The emphasis is on “sober.” While Bensaid represents the Fourth International and not the political currents that left it, he is not drawing a red thread from his party back to Old Man Trotsky. He is critical of the post-war expectations of a new global war and the guerrilla adventures of the 1970s. However, his task is to situate all these developments historically, and not to fall into what he calls ‘the condescension of posterity’, judging the hopes and fears of a past epoch by our own. In the 1950s, given the nuclear build-up and the Korean War, it was quite reasonable to expect capitalism to enter another holocaust in the near future. With the upsurge of anti-colonial struggles in the 1960s, it made sense to consider forming armed struggle groups in poor countries. That history judged differently does not make the Trotskyists’ decisions the inevitable result of weaknesses in their doctrine, or of Marxism itself – although Bensaid condemns those who would take Trotsky’s words as sacred relics, rather than strategic pieces of the moment. Rather, their story is told through the eyes of participants. It’s up to the reader to find inspiration in people from earlier times trying to change the world.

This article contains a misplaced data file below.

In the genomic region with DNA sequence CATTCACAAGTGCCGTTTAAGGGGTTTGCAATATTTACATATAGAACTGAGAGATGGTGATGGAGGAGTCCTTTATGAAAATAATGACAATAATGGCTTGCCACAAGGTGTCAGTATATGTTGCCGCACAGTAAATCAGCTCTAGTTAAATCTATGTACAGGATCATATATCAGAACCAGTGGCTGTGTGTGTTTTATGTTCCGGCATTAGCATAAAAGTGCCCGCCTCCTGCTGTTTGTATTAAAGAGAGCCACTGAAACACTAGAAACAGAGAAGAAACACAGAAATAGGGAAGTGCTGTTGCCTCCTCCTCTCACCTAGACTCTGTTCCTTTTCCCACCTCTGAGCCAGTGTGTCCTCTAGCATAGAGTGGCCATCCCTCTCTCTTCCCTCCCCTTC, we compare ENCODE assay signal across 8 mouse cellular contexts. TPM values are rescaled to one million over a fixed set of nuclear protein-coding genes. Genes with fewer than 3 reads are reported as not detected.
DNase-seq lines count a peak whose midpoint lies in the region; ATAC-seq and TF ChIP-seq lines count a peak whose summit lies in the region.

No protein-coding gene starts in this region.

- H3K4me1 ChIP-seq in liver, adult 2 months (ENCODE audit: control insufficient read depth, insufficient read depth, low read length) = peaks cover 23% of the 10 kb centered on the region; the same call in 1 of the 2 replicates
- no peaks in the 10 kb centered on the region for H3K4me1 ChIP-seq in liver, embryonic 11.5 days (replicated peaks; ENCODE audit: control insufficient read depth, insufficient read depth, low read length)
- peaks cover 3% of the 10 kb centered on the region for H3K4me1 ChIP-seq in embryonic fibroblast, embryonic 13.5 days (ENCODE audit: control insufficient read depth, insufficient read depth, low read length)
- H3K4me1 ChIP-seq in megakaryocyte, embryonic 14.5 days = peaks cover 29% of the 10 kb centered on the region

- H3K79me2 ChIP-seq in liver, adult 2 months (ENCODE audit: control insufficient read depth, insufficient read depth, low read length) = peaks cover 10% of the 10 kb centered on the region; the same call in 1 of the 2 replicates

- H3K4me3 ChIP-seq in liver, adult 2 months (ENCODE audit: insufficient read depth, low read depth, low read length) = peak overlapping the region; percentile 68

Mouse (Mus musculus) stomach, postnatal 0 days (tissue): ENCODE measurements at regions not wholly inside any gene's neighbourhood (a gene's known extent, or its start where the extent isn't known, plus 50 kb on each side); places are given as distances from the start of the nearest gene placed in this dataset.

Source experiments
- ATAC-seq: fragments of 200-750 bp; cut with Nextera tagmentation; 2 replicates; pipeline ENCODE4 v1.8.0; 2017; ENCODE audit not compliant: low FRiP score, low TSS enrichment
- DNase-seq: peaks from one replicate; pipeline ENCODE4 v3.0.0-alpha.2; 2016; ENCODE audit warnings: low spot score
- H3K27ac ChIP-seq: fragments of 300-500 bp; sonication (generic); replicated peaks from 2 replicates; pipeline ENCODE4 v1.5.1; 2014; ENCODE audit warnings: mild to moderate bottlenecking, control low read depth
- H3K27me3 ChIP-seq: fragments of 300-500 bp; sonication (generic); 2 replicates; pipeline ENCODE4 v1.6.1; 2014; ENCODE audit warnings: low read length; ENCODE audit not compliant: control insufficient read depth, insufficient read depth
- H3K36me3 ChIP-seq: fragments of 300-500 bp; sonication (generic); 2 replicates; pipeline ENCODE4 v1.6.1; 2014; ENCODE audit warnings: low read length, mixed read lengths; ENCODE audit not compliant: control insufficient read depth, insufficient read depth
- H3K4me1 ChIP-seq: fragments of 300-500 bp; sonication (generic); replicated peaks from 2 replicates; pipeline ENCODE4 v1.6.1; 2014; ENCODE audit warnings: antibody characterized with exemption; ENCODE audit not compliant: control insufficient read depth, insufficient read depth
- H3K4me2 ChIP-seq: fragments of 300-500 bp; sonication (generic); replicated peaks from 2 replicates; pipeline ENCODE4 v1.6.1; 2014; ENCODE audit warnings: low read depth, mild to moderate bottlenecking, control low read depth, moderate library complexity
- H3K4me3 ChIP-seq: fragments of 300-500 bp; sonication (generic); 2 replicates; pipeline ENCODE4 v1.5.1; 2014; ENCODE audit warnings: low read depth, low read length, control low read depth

The first essay ends abruptly at the turn of the millennium, and the debates it refers to are so complex that Bensaid can only summarize their decisions, not how they worked at the time. To show this process, Strategies provides a helpful selection of political essays by Bensaid addressing a range of broad and complex questions. Again, casual reader be warned: coming to terms with the end of Stalinism, the rise of postmodernism and the idea of hegemony is not a task for the faint-hearted.
For example, he tries to rescue the concept of hegemony from two extremes. Firstly, he refutes the caricature of Leninism, in which the party substitutes for the class, showing that both Lenin and Gramsci thought the working class had to have several political representatives, to prove ideas in practice. On the other side, Bensaid takes hegemony back from post-structuralist fracturing, in which fundamental social antagonisms are reduced to identities, and the focus for social change shifts from class struggle to democratic citizenship. Even if you don’t understand those terms, you can appreciate the awe-inspiring breadth of Bensaid’s vision.